No dream of the future my spirit can cheer.
I only can brood on the past and its brightness;
The dear ones I long for again gather here.
From ev'ry dark nook they press forward to meet me;
I lift up my eyes to the broad leafy dome,
And others are there, looking downward to greet me;
The ash grove, the ash grove again is my home.

Lyrics #3 (Harald Boulton Translation, in Songs of the Four Nations, 1900)

(A note from Advisory member Anne White: In one of the first years of this curriculum, I taught the The Ash Grove to my daughter, and this is the version we learned, so it's included here with a nostalgic sigh for the "memories most tender.")

The fair woodland bowers are peopled with flowers,
The trees, long forsaken, with green buds abound;
But trust not the weather though all bloom together;
When the ash trees awaken. then summer's come round.
Ah! sweet was the pleasure, in long days of leisure.
When life lay before us, in greenwood to rove;
Mild breezes were blowing, glad streamlets were flowing,
The birds sang in chorus throughout the Ash Grove.

'Tis years since together we hailed the warm weather,
When ash trees in maytime awaken to life.
Old comrades, light-hearted, long since have departed.
Instead of youth's playtime, there's sorrow and strife.
Yet when woodland bowers are filled with fresh flowers,
'Neath trees of green splendour 'tis comfort to rove;
Though glimpses of gladness are mingled with sadness,
With memories most tender I seek the Ash Grove.

Lyrics #4 (Rodney Bennett Translation)

The Arnold Book of Old Songs was published in 1950, and its story can be told only briefly here. British composer Roger Quilter wrote piano accompaniments for sixteen folk songs, and four of those were given newly-translated English lyrics by Rodney Bennett. The new set of lyrics for “The Ash Grove” were written in honour of Quilter’s nephew Arnold Guy Vivian, who had died during the war, and for whom the book was named.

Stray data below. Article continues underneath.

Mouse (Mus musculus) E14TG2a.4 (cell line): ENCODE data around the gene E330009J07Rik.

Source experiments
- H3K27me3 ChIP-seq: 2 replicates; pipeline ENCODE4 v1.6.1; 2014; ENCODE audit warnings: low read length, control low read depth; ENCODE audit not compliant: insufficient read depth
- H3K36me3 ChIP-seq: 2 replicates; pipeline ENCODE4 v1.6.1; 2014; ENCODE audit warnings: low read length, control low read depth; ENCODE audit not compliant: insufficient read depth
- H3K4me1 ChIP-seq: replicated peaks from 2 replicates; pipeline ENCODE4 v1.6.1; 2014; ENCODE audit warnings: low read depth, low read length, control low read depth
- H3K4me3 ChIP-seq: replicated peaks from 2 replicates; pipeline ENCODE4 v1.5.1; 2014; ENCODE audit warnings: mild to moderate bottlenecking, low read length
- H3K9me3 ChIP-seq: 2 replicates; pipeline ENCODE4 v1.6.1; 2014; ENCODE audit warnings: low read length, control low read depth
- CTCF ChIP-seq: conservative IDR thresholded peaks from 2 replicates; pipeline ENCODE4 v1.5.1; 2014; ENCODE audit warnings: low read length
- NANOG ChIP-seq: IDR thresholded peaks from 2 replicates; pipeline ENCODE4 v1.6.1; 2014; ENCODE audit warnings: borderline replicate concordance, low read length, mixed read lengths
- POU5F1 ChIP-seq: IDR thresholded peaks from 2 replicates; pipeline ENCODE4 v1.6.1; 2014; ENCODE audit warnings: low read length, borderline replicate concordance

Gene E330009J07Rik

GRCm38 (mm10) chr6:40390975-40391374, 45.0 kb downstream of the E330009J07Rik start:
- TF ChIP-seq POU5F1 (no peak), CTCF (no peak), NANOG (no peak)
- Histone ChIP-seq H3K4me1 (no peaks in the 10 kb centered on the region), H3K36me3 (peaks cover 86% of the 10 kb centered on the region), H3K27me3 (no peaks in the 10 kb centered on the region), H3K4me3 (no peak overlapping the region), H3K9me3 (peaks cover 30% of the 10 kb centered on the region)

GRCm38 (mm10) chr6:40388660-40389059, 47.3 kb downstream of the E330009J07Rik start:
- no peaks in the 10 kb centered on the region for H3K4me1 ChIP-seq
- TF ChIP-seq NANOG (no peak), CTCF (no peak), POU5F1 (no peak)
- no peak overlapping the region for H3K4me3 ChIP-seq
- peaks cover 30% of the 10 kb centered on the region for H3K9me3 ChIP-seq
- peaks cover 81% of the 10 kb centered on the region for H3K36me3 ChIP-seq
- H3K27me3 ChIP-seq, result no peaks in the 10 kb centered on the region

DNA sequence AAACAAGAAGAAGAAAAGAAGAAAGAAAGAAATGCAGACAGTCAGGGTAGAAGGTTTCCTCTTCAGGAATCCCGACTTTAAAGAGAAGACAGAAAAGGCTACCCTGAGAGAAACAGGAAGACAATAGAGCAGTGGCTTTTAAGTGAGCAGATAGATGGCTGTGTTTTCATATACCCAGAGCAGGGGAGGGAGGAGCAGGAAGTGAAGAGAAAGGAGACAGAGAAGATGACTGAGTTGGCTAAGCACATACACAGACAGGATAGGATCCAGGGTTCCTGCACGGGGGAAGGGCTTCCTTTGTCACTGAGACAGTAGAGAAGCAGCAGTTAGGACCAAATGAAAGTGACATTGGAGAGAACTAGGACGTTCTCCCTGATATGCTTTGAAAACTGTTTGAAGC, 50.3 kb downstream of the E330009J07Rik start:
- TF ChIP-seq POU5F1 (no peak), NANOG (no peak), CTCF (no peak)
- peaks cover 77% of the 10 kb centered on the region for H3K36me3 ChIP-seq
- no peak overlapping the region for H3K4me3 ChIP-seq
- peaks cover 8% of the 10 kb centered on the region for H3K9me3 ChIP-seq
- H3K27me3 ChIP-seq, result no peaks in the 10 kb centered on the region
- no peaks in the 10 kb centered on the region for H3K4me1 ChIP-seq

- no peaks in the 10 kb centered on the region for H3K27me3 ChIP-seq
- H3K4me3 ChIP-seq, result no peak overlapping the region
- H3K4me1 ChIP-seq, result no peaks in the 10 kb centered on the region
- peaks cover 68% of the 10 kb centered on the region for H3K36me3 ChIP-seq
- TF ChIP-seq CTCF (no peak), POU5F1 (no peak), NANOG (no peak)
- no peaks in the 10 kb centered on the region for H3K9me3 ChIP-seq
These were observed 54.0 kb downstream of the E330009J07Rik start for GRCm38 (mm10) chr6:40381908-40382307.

1.Away in the shadows a lone bird is singing,

The wind whispers low in a sighing refrain;

Their music makes memory’s voices go winging:

The Ash Grove in beauty I see once again;

The voices of friends that the long years have taken,

Oh faintly I hear them, the song and the word.

How much in the heart can so little awaken:

The wind in the leaves and the song of a bird.


2. How little we knew, as we laughed there so lightly,

And time seemed to us to stretch endless away,

The hopes that then shone like a vision so brightly

Could fade as a dream at the coming of day!

And still, spite of sorrow, whene’er I remember,

My thoughts will return like a bird to the nest,

No matter though summer may wane to December,

And there in the ash grove my heart be at rest.

Video Links

The King’s Singers, recorded in 1991

Laura Wright, from her album The Last Rose

Raymond Crooke, playing the guitar and singing John Oxenford’s lyrics

Blackmore's Night, with Candice Night singing the Oxenford version

Our helpful intro post is sure to liven up your folk song adventures.